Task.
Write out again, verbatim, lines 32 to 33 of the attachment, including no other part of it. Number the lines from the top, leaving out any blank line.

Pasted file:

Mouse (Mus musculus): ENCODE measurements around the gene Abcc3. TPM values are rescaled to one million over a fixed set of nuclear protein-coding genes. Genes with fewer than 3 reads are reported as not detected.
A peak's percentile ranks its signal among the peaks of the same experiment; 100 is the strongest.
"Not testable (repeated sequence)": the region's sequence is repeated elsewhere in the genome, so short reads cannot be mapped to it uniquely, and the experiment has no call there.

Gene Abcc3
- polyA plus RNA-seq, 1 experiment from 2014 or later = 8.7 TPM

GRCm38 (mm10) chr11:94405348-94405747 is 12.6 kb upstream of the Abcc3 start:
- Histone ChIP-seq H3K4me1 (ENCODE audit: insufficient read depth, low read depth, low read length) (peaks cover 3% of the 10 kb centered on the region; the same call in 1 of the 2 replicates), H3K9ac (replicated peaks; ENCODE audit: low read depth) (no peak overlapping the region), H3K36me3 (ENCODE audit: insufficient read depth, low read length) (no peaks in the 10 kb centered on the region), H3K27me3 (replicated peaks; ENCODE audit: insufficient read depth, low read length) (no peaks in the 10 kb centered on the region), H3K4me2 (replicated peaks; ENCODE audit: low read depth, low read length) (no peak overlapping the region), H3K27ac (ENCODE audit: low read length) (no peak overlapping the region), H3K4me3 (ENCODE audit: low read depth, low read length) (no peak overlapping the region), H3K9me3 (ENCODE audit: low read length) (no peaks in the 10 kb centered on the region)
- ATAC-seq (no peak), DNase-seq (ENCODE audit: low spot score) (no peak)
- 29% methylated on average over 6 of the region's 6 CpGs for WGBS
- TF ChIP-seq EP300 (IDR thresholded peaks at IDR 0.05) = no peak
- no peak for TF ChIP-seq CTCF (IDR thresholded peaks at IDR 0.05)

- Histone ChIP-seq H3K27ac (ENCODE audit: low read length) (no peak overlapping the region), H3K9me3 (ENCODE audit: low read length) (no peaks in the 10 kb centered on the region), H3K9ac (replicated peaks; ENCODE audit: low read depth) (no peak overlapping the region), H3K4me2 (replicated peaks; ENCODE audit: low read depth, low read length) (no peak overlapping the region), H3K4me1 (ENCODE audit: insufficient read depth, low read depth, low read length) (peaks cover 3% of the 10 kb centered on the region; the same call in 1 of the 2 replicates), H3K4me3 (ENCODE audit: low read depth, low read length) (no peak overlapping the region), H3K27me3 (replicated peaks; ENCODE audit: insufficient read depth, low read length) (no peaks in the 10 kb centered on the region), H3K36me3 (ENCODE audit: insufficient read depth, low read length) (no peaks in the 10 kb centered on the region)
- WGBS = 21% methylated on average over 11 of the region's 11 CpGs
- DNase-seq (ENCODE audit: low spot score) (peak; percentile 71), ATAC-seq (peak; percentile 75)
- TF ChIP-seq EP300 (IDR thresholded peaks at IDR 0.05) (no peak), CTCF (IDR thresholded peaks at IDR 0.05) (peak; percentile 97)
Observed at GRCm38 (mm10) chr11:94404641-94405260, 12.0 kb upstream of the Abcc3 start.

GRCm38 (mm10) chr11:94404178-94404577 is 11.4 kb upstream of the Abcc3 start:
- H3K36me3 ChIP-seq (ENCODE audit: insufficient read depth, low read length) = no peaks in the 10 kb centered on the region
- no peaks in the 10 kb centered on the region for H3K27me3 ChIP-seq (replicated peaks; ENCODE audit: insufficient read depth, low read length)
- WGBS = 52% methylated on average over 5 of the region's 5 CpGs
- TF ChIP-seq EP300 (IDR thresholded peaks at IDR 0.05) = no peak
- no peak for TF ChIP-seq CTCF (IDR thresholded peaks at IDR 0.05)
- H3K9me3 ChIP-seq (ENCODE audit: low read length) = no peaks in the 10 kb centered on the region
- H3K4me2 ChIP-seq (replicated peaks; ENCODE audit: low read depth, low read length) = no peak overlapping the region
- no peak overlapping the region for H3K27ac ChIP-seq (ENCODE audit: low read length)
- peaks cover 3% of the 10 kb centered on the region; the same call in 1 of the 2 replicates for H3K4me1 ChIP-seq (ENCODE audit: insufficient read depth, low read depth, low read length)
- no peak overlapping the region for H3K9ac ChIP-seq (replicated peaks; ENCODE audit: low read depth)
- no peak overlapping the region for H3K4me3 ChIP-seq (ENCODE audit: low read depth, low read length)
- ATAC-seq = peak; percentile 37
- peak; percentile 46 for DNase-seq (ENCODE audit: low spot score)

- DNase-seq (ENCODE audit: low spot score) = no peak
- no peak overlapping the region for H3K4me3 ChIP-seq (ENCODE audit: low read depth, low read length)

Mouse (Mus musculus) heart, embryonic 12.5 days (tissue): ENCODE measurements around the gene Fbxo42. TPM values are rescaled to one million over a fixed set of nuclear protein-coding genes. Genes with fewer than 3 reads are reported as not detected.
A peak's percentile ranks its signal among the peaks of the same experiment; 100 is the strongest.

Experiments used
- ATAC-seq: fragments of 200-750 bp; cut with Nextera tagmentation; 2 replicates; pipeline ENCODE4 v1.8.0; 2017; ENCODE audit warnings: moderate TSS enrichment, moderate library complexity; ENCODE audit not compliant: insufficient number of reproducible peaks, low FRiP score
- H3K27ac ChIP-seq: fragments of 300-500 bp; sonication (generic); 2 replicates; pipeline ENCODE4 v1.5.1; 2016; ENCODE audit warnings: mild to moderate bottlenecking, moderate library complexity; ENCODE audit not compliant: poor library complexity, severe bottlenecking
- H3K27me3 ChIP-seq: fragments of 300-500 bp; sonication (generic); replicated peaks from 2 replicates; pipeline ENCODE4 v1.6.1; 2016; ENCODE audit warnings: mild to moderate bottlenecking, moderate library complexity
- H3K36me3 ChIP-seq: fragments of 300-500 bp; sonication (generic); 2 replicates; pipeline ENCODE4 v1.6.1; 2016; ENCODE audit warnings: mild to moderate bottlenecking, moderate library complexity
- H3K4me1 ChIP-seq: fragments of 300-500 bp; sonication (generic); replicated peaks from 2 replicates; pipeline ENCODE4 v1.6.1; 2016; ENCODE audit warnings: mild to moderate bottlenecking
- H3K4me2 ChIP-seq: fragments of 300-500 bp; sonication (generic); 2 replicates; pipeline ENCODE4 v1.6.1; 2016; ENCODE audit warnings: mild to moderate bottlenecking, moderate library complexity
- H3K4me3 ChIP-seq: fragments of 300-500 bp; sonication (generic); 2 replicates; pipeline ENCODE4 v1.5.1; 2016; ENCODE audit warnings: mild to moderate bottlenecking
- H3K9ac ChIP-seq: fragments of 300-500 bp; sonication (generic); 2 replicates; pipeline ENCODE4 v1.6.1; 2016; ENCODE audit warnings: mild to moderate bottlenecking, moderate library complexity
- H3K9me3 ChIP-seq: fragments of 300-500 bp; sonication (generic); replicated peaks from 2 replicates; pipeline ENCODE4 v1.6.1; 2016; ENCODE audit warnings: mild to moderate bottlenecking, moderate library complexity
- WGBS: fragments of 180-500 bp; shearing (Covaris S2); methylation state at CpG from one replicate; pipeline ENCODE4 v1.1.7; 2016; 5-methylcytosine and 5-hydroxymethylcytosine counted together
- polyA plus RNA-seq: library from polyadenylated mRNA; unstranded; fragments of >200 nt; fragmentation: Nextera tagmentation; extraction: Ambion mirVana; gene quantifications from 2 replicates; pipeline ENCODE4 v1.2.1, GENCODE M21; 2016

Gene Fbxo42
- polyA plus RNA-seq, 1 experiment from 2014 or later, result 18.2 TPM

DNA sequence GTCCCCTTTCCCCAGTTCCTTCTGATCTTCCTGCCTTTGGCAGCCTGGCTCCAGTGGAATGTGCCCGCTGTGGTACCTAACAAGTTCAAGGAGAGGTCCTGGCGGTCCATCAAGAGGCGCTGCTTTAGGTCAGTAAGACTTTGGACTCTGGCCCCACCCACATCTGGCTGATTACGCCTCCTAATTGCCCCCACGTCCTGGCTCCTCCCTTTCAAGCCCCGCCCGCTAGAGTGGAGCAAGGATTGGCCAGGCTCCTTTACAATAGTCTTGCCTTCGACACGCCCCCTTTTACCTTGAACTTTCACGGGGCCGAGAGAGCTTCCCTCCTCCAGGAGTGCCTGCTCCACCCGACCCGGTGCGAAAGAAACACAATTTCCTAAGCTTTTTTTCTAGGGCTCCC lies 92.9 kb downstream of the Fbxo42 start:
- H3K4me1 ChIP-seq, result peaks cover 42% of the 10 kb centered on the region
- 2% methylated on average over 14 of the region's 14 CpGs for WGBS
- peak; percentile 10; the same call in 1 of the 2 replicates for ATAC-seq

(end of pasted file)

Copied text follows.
- no peak overlapping the region for H3K4me3 ChIP-seq (ENCODE audit: low read depth, low read length)

Mouse (Mus musculus) heart, embryonic 12.5 days (tissue): ENCODE measurements around the gene Fbxo42. TPM values are rescaled to one million over a fixed set of nuclear protein-coding genes. Genes with fewer than 3 reads are reported as not detected.